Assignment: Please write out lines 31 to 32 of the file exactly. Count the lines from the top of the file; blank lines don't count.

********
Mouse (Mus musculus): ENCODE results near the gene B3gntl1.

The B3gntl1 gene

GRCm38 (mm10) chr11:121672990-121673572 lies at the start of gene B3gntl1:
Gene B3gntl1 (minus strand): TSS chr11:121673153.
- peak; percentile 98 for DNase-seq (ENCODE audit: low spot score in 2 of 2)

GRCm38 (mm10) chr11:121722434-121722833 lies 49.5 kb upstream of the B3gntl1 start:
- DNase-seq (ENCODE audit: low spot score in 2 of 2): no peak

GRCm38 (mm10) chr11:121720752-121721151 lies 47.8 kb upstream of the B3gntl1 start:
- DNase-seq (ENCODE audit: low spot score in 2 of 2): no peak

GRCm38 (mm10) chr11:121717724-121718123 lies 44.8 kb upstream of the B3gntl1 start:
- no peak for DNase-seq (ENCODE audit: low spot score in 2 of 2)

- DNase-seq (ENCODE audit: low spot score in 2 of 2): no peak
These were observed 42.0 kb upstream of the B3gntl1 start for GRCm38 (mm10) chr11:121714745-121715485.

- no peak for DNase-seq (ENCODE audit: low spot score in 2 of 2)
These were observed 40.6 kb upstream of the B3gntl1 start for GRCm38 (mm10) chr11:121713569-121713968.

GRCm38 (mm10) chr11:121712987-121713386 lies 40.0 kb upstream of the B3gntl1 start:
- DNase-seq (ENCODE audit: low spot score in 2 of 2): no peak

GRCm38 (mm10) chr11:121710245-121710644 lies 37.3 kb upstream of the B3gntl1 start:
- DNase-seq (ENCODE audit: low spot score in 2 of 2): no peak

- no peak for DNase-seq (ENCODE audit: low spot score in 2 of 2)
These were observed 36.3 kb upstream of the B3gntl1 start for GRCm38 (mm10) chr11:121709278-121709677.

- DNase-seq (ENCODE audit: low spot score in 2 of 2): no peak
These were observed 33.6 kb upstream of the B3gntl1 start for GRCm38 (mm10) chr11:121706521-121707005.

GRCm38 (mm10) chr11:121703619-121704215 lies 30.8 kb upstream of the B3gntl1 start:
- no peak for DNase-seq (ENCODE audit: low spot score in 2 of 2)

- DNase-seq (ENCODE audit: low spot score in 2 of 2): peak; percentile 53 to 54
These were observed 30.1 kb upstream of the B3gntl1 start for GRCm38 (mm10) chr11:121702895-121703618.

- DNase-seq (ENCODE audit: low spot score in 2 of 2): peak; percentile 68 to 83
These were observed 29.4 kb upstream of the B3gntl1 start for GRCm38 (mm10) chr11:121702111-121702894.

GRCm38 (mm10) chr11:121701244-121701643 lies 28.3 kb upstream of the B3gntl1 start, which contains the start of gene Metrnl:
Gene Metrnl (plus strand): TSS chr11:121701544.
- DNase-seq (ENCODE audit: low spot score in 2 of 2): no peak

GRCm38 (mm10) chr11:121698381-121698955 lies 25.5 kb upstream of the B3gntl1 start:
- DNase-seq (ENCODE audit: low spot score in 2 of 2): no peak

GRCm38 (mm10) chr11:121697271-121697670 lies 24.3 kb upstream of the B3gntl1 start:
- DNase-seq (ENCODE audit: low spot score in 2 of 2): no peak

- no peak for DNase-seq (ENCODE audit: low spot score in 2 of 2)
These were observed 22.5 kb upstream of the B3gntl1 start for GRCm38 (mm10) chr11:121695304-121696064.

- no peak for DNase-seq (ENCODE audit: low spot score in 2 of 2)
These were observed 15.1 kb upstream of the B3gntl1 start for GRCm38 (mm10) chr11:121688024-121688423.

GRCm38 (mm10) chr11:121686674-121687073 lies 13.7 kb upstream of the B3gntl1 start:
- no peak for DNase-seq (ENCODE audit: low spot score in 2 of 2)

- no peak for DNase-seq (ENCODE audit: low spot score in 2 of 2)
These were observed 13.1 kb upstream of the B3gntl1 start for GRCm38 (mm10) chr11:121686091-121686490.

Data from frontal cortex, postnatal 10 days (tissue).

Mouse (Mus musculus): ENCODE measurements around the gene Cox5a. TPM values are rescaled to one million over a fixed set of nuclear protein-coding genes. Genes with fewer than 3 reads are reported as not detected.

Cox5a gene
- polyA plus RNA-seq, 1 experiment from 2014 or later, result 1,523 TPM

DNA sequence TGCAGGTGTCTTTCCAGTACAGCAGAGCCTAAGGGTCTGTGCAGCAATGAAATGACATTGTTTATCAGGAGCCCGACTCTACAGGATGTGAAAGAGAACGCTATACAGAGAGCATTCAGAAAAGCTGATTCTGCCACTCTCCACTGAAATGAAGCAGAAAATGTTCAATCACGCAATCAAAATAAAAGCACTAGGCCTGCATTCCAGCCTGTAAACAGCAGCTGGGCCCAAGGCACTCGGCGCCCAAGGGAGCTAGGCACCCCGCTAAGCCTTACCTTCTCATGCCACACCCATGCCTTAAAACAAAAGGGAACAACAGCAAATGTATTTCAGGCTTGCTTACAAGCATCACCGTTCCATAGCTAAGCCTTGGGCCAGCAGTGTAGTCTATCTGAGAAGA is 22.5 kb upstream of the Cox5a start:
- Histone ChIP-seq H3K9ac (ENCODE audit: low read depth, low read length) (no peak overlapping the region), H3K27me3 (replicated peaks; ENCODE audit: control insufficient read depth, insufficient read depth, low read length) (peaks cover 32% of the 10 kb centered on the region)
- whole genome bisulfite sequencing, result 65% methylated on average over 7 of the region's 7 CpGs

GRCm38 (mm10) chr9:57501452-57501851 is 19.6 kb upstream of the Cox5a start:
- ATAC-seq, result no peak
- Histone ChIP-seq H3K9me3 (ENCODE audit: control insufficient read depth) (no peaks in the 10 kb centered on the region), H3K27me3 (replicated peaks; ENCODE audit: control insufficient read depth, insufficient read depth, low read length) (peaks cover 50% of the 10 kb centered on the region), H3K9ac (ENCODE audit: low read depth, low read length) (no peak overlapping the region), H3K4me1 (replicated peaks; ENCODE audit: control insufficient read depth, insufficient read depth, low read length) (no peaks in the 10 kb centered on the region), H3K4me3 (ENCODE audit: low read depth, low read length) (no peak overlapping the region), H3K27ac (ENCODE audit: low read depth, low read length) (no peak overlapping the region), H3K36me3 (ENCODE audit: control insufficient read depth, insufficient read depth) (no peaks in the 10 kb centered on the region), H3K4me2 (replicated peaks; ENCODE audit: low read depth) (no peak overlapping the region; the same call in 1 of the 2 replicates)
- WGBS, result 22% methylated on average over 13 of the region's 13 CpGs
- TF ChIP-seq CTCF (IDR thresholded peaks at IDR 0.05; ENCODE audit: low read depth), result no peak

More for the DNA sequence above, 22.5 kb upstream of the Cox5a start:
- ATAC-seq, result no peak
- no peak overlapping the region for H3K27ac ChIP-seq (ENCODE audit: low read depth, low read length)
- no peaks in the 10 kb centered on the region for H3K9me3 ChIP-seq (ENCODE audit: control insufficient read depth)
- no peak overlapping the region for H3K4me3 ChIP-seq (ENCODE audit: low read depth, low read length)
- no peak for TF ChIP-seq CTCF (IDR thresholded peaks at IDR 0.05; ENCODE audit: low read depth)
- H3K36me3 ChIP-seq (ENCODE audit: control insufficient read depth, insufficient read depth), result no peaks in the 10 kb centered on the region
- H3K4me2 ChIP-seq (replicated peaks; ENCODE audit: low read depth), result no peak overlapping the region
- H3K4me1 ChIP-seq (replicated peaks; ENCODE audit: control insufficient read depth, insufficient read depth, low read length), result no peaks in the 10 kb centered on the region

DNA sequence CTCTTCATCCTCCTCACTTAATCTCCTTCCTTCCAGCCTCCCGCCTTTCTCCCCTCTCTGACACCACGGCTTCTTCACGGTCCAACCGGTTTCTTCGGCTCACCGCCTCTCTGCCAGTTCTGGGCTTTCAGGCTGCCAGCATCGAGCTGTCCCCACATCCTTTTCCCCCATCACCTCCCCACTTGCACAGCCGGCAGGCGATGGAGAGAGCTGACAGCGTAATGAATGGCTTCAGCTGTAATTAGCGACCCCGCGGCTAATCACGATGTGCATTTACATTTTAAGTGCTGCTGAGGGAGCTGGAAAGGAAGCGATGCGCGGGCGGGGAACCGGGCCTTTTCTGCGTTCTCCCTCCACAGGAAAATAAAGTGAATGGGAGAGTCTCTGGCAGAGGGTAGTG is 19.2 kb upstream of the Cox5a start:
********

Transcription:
Gene Metrnl (plus strand): TSS chr11:121701544.
- DNase-seq (ENCODE audit: low spot score in 2 of 2): no peak